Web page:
We all know that hiking is a good cardiovascular workout that allows us to build up fitness, muscle and strength.
But there’s more to it than just keeping in physical shape.
Alongside unforgettable views from mountain tops, animals racing across open fields or the glimpse of boats out on the horizon, walking provides an abundance of mental and physical perks.
In today’s hectic world it can be difficult to just stop, breathe and appreciate things around us.
The good news is that you don’t have to be into yoga or meditation to start changing your mood and outlook.
Although the fatigue from our chaotic lives may try to dissuade us from getting outdoors, the rewards are limitless and tangible.
Hiking is the perfect way to indulge in nature’s therapy and depending on your destination, it’s totally free.
Getting outside in a rural setting is the best way to find some silence and clarity, unclog our brains from unnecessary information and allow us to focus on the bigger picture.
Our minds and bodies need silence in order to regenerate and avoid being too cluttered.
Once we are out on the trail, everyday stressors become insignificant and we focus purely on putting one foot in front of the other in order to get to our destination.
Our chaotic lives seem to become simplified and the solutions to complex problems can appear out of nowhere.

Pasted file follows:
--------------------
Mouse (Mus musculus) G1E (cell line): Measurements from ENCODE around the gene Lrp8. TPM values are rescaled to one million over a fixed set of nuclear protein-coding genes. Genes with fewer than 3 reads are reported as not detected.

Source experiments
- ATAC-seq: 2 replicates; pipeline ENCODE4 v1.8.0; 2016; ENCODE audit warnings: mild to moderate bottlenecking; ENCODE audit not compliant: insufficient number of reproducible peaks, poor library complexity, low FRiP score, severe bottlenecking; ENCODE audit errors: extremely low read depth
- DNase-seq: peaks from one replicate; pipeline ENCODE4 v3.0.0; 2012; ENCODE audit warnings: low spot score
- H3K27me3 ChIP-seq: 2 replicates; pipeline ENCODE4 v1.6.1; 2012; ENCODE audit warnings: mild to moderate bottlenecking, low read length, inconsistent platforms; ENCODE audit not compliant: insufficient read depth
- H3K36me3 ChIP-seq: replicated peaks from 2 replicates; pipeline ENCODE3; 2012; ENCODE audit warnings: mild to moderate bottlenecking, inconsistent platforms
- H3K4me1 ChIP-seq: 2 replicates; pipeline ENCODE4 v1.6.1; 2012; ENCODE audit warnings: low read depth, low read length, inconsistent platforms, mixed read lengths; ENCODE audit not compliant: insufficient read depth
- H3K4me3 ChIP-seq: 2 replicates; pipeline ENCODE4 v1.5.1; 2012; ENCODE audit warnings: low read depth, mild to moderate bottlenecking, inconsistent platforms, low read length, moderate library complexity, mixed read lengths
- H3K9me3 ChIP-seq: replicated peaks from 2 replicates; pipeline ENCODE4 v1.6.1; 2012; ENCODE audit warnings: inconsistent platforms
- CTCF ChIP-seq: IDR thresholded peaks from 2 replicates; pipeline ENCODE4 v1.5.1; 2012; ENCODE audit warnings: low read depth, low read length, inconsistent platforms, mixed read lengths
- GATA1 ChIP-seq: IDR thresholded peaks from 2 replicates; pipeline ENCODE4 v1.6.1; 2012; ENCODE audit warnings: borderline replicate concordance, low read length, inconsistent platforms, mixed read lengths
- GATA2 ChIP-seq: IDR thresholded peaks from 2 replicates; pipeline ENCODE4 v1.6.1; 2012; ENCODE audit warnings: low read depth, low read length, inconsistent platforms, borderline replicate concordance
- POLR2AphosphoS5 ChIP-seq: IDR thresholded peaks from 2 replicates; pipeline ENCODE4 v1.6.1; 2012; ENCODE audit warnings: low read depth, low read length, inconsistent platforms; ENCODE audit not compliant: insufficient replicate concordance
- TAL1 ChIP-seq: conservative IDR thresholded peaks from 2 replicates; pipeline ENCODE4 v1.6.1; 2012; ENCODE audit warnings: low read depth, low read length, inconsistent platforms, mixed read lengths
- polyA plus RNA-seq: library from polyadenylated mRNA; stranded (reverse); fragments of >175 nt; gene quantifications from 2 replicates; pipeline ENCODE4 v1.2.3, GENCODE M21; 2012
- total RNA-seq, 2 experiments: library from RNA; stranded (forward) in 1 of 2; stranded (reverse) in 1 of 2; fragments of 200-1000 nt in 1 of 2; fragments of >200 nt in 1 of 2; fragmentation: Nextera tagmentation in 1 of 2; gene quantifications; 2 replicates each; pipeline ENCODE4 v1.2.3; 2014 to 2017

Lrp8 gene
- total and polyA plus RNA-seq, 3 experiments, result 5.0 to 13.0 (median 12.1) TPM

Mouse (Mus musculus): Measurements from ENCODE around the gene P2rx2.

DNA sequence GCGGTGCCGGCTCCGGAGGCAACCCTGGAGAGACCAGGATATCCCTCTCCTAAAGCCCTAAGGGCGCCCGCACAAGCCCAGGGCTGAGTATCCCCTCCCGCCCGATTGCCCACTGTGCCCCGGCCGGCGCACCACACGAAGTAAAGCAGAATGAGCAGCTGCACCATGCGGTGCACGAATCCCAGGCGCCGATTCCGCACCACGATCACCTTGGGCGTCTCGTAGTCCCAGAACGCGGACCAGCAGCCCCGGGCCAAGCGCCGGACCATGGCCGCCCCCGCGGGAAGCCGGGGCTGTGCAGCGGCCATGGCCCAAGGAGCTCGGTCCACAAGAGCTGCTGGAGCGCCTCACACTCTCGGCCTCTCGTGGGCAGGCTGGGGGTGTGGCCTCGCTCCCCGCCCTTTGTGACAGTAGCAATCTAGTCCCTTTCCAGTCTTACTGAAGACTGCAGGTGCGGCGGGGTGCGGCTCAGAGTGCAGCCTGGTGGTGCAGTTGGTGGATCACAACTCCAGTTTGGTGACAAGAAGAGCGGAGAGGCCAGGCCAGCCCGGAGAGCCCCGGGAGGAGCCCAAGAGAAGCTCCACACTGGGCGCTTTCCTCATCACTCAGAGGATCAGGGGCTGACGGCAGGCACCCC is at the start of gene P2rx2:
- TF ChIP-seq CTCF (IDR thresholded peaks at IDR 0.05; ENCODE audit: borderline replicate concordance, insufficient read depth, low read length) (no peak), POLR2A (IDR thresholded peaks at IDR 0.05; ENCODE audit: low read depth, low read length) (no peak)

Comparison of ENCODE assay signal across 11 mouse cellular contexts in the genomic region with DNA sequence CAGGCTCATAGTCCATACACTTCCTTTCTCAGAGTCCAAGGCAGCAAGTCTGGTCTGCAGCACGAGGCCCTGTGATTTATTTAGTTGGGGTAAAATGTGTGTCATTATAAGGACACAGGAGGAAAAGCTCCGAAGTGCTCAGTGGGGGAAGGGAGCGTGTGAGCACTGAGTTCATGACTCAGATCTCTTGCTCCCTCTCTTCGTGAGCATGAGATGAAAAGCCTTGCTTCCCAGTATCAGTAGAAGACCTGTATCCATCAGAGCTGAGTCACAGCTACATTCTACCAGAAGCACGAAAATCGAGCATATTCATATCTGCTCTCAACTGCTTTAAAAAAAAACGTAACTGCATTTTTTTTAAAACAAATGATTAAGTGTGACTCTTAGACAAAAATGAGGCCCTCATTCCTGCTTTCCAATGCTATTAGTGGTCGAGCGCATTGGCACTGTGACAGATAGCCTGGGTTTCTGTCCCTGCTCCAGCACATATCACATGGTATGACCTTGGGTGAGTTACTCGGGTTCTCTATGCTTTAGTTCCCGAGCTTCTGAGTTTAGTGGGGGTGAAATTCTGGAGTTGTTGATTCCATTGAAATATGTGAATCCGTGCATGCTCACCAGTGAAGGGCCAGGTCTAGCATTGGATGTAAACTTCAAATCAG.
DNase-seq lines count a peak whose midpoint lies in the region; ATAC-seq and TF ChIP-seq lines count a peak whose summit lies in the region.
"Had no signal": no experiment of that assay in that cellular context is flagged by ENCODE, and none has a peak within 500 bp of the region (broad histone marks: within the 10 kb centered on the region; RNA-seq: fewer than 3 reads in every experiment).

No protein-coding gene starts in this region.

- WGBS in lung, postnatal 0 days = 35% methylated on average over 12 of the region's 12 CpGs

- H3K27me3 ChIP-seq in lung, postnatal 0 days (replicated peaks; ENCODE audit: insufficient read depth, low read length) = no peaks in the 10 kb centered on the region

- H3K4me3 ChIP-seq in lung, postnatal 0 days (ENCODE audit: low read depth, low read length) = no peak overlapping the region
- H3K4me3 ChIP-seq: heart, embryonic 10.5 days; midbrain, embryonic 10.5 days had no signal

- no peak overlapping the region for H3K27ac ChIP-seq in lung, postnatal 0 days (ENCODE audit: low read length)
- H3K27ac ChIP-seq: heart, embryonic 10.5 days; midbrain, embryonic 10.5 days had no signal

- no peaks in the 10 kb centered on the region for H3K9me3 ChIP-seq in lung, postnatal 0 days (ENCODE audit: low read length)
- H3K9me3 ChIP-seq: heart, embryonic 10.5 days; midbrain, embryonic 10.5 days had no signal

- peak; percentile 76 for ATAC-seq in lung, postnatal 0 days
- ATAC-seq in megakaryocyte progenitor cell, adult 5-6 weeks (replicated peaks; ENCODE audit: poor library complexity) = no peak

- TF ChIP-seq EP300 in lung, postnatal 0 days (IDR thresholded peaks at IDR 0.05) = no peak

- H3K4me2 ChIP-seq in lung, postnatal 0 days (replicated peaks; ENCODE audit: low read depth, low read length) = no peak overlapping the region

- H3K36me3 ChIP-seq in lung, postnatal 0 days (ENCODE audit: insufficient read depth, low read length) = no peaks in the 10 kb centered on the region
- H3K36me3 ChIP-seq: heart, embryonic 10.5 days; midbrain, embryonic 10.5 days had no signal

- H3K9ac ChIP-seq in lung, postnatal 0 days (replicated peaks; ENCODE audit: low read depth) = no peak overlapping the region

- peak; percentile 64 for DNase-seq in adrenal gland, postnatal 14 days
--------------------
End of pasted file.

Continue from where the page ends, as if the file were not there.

In urban settings we are overwhelmed with people and products vying for our attention, leading to feelings of being stressed, overwhelmed and unable to make sense of our thoughts.
Successful individuals – including Beethoven, Darwin, Charles Dickens, Churchill and even Gandhi – claim that their best ideas have presented themselves during a walk.
Spending time outdoors increases attention spans and creative problem-solving skills by as much as 50 percent.
A study from Stanford University proved that being in nature can boost your mood and improve mental health.
Spending time in nature can not only help with depression and anxiety but also lower our blood pressure, reduce our risk of diabetes, heart disease, asthma and more.
You don’t even need to hike for very long to start enjoying improved brain health, with research showing that a 20-minute hike can improve the way your brain processes information.
Some research suggests that the physical benefits of hiking extend as far as to help cancer patients recover.
Alongside all of this are the measurable physical improvements that come alongside getting out and about.
Hiking burns significantly more calories per hour than walking does due to changing terrains and inclines, usually with a filled pack.
It improves bone density and osteoarthritis outcomes by working your whole body without major impact.
Trails are softer on joints than asphalt or concrete, making it ideal for people of all ages and weights.
Just one hour of trekking can burn 500 or so calories, depending on your route and what you’re carrying.
Hiking builds strength in your glutes, quadriceps, hamstrings, and muscles in your hips and lower legs.
Crossing uneven ground and using poles helps to strengthen your core and tone your arms.
If you can take to the hills or mountains then results are even better. You’ll be burning calories, working your heart and lungs and getting a great view to top it all off.
So cancel your upcoming shopping trip or boozy weekend and reach for your hiking boots instead.
Both your mind and body will reap the rewards long after you get home and put your feet up. And even better, you’ll have truly earned it!